Case study: “Imminent RATs” (II)

Analysis (follow-up)

In the previous article, we had determined there was “something weird” in the computer, and we had downloaded both, a possibly malicious .doc and a user executable and mailbox. It’s time to get down to work to see what they may contain…

[Note: As a good security practice, malicious files should NEVER be shared without minimal protection. Therefore, you can download both files from here, but they are zipped with the password “infected”. Please, handle them with extreme care, you’ve been warned.]

To start with, we can open the user’s .pst to verify that the infection path is correct, something we can easily do from Windows with the Kernel Outlook PST Viewer:
[Read more…]

Case study: “Imminent RATs” (I)

Note: This is a fictional story; the characters and situations are not real. The only real thing is the technological part, which is based on a mixture of work done, experiences of other colleagues and research carried out.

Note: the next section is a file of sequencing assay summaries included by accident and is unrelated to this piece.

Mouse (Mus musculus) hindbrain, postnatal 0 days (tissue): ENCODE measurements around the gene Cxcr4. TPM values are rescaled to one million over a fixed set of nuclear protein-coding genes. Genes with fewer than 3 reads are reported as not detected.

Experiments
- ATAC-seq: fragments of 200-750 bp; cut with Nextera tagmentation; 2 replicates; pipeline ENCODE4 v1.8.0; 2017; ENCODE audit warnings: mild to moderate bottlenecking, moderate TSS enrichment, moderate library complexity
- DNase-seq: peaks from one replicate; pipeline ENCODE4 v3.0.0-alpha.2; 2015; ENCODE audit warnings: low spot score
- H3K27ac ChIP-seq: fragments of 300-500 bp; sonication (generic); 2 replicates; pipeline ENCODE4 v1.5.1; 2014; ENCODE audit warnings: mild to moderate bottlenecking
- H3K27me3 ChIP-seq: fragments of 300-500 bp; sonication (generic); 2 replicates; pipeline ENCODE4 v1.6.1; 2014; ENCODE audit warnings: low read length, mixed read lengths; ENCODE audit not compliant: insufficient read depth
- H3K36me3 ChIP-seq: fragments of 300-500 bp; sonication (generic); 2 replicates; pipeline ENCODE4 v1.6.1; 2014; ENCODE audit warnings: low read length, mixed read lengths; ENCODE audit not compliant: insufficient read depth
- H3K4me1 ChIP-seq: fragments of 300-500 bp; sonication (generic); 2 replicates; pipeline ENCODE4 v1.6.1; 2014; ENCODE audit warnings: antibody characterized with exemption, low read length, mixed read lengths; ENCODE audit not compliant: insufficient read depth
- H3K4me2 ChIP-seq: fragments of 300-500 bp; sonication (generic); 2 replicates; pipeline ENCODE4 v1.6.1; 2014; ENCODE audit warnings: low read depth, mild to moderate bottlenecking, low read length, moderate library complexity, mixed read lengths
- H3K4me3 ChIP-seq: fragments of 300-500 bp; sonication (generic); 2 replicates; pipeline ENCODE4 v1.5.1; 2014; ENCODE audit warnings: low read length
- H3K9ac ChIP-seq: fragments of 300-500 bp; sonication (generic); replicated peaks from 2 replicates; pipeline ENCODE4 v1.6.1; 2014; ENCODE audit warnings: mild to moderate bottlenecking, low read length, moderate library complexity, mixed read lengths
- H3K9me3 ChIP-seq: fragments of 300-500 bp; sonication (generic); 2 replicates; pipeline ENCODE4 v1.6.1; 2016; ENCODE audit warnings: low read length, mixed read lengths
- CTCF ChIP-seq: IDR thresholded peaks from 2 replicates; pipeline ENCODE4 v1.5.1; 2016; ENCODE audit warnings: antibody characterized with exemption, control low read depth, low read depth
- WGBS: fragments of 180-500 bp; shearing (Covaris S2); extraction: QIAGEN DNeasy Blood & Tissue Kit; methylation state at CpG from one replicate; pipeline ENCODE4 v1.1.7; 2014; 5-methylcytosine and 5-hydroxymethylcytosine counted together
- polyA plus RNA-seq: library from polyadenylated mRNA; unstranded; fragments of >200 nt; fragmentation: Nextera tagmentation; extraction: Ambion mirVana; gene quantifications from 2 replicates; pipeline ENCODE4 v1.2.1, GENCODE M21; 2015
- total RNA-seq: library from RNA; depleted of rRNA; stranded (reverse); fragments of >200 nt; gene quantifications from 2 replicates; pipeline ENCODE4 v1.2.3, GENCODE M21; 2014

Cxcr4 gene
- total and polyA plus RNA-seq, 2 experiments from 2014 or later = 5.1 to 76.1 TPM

These articles are part of a basic incident response workshop. Therefore, there are things that could be done more efficiently and elegantly… but the idea was to do them in a simple way so that they were easy to understand. And like any good practical workshop, you can follow it step by step: you can download a Remnux virtual machine with everything you need for the workshop here (for VMWare) or here (.ova format)).

Incident Response in less than 15 lines

Ultra-fast summary of incident response:

  • Preparation: We prepare ourselves for a possible attack by deploying detection and response measures in the Organization.
  • Detection and analysis: We detect possible attacks and analyze them to determine whether or not they are false positives, and in the event of an attack we analyze its severity.
  • Containment, eradication and recovery: We contain the spread of the attackers through the system, expel them and return the system to normal operation.
  • Post-incident lessons: We analyze the incident in search of measures to improve both the security of the system and the response itself for future incidents.

[Read more…]

Security in Windows Server 2019